UH Hilo alumna helps organize collaborative report on protecting ancestral sites

Kelley Lehuakeaopuna Uyeoka helped gather and organize a large hui of cultural and scientific experts to develop new strategies in safeguarding Hawaiʻi’s cultural sites and practices. The newly published Kaliʻuokapaʻakai Collective Report is now released to the public.

Photo of large group of people gathered for photo. Banner: Kaliʻuokapaʻakai Collective, re-invisioning Wahi Kupuna Stewardship in Hawaii.
UH kumu and alumni make up a big portion of the report’s collaborators that crafted strategies at the 2019 Think Tank. Courtesy photo.

By Susan Enright.

An anthropology alumna from the University of Hawai‘i at Hilo helped gather and organize a large hui of cultural and scientific experts to develop new strategies in safeguarding Hawaiʻi’s cultural sites and practices. The collective knowledge is now published in a new collaborative report aimed at revamping the protection of wahi kūpuna or ancestral sites across Hawaiʻi.

Kelley Lehuakeaopuna Uyeoka holding baby.
Kelley Lehuakeaopuna Uyeoka

“For decades we have witnessed wahi kūpuna, wahi pana (storied or legendary places) and iwi kūpuna (ancestral remains) impacted and destroyed at an alarming rate,” says UH Hilo and UH Mānoa alumna Kelley Lehuakeaopuna Uyeoka.

Uyeoka is a founder and executive director of Huliauapaʻa, a non-profit organization that currently serves as the backbone organization for the Kali‘uokapaʻakai Collective. In 2019, she helped organize a wahi kūpuna stewardship think tank through Huliauapaʻa, which led to the collective report.

The newly published Kaliʻuokapaʻakai Collective Report is the work of kumu (teachers) from UH Mānoa, UH Hilo, and UH West Oʻahu, from a wide variety of disciplines ranging from anthropology, Hawaiian and American studies, and marine and natural resource management, who participated in developing new strategies to safeguard Hawaiʻi cultural sites and practices.

“Even today, the news is filled with stories on development projects destroying our sacred places and the bones of our ancestors,” says Uyeoka. “Wahi kūpuna are ancestral spaces and places where we maintain relationships to the past, fostering our identity and well-being in the present.”

Uyeoka graduated from Kamehameha Schools, Kapālama, then received her bachelor of arts in anthropology with a focus on cultural anthropology and Pacific island studies from UH Hilo. In 2009, she received her master’s in applied archaeology and a graduate certificate in historic preservation from UH Mānoa.

In addition to Huliauapa‘a, she is also a founding partner of Nohopapa Hawai‘i, LLC, a cultural resource management social enterprise. Nohopapa provides a wide range of Hawaiian cultural resource management services to assist agencies, private land owners, and communities in protecting and restoring important wahi kūpuna in order to re-establish loina kūpuna (cultural traditions).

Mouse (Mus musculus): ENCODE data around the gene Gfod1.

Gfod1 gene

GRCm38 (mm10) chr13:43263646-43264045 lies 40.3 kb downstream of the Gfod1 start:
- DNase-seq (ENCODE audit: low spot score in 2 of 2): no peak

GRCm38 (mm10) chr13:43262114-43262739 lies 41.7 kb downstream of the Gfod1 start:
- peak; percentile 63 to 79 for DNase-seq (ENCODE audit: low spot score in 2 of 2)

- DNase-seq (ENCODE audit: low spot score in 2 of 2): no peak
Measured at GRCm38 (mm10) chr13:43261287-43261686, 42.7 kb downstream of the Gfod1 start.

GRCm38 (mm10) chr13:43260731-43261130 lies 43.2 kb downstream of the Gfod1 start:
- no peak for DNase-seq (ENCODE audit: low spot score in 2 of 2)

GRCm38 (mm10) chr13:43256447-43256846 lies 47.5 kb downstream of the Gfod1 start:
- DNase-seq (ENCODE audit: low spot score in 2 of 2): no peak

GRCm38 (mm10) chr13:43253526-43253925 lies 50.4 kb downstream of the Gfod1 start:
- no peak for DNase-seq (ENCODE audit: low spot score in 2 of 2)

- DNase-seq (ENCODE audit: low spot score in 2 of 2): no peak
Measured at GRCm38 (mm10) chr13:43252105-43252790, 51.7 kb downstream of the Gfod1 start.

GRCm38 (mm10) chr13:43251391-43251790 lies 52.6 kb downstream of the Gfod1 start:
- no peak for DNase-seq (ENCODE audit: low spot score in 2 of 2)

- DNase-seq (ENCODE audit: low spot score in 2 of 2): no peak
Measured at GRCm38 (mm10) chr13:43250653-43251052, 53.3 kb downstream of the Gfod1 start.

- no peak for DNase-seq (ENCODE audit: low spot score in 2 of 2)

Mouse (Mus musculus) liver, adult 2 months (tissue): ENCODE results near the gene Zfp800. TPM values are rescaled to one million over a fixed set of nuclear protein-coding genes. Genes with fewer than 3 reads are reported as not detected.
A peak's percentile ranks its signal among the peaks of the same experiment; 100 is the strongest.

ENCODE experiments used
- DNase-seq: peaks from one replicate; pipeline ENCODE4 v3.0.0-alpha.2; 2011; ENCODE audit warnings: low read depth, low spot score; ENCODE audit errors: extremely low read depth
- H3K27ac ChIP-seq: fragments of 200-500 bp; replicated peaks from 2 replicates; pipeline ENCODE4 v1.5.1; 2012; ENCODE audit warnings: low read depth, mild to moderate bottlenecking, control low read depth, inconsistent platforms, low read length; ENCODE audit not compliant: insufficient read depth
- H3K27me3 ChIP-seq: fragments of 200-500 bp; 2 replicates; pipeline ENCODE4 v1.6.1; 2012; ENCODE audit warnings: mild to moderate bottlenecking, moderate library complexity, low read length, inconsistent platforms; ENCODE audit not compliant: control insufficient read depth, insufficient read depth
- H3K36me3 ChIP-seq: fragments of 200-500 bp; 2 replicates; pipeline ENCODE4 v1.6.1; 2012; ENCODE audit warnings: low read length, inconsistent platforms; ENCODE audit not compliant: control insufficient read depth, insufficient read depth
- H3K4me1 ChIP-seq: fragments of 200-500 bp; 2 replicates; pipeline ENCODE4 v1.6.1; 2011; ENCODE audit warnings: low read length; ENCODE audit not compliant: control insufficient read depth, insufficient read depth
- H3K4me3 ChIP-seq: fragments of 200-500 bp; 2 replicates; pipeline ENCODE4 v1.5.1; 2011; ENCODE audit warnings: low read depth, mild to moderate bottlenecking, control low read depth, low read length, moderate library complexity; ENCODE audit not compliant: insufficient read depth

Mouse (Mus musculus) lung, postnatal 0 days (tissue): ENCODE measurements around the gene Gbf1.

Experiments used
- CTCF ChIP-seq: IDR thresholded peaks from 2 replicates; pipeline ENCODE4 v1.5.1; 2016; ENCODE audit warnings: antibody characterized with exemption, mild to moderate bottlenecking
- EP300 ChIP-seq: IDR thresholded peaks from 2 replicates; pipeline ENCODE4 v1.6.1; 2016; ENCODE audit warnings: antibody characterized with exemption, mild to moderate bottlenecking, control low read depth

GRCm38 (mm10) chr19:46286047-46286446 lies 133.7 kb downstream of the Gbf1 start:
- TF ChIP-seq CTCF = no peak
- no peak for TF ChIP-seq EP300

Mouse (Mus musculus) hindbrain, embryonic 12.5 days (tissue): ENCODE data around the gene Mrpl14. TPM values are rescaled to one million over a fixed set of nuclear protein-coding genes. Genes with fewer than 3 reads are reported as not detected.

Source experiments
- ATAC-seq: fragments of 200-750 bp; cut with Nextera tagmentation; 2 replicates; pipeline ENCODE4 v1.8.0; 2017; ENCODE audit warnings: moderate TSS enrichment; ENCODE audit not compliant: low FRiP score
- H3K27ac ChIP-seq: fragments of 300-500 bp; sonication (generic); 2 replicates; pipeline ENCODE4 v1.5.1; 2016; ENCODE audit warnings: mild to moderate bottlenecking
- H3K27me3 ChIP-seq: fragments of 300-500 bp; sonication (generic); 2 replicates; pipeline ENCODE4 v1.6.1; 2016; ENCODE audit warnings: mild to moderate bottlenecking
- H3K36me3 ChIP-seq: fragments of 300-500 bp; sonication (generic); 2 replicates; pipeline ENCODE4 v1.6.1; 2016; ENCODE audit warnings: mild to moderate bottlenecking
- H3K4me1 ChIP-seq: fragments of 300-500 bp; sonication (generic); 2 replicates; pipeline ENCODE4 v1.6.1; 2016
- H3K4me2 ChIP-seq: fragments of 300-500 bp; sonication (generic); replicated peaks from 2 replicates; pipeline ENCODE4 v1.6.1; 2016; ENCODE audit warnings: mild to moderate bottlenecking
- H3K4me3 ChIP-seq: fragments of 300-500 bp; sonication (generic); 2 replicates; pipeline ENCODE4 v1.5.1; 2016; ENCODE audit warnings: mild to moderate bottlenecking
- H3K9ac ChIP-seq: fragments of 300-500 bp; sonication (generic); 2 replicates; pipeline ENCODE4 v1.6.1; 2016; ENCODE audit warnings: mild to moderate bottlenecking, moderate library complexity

Kaliʻuokapaʻakai Collective Report

UH System News reports that collaborators of the Kaliʻuokapaʻakai Collective Report are encouraging the public to read the document to understand what can be done to expand the protection of ancestral sites.

On August 17, an endorsement campaign was launched to encourage people to support the Kali‘uokapa‘akai Collective’s vision of empowering communities, professionals and agencies to work collaboratively to protect, restore, reinvigorate and appropriately steward Hawai‘i’s wahi kūpuna.

In April 2019, more than 100 participants from UH and across 15 different sectors attended the two-day Think Tank to discuss a range of challenges, opportunities, and solutions for wahi kūpuna stewardship. Real-time data was compiled through topic area panels, facilitated breakout discussions and live surveys. Participants shared, documented, evaluated and prioritized existing and new information, knowledge and practices. Potential strategies proposed at the event were compiled and published in the report, a first-ever analysis of the current state of cultural resource management and historic preservation in Hawai‘i.

The report highlights four topic areas contributors believe Hawai‘i is facing such as restoration, proper care of burial sites, improvement of consultation with the community and the expansion of ‘ike Hawai‘i (Hawaiian knowledge or thought). The report also lists systemic shortfalls in the current handling of wahi kūpuna which include the lack of digital access to ancestral sites data and severe staffing shortages within the state’s historic preservation division.

Kānaka ʻōiwi (Native Hawaiians) propelled to defend the handling of ancestral lands refer to an array of controversial sites such as the destruction of heiau to make way for the H-3 freeway in Kāneʻohe, construction of a luxury home on top of burials at Naue, Kauaʻi, and the continued push for development on Maunakea.

“This report aims to bring awareness to specific wahi kūpuna stewardship issues and highlight ways that individuals, organizations, professionals and others can take action towards greater stewardship,” Uyeoka says.

Read more about the report and endorsement on the Kali‘uokapa‘akai website.

Story by Susan Enright, a public information specialist for the Office of the Chancellor and editor of UH Hilo Stories. She received her bachelor of arts in English and certificate in women’s studies from UH Hilo.

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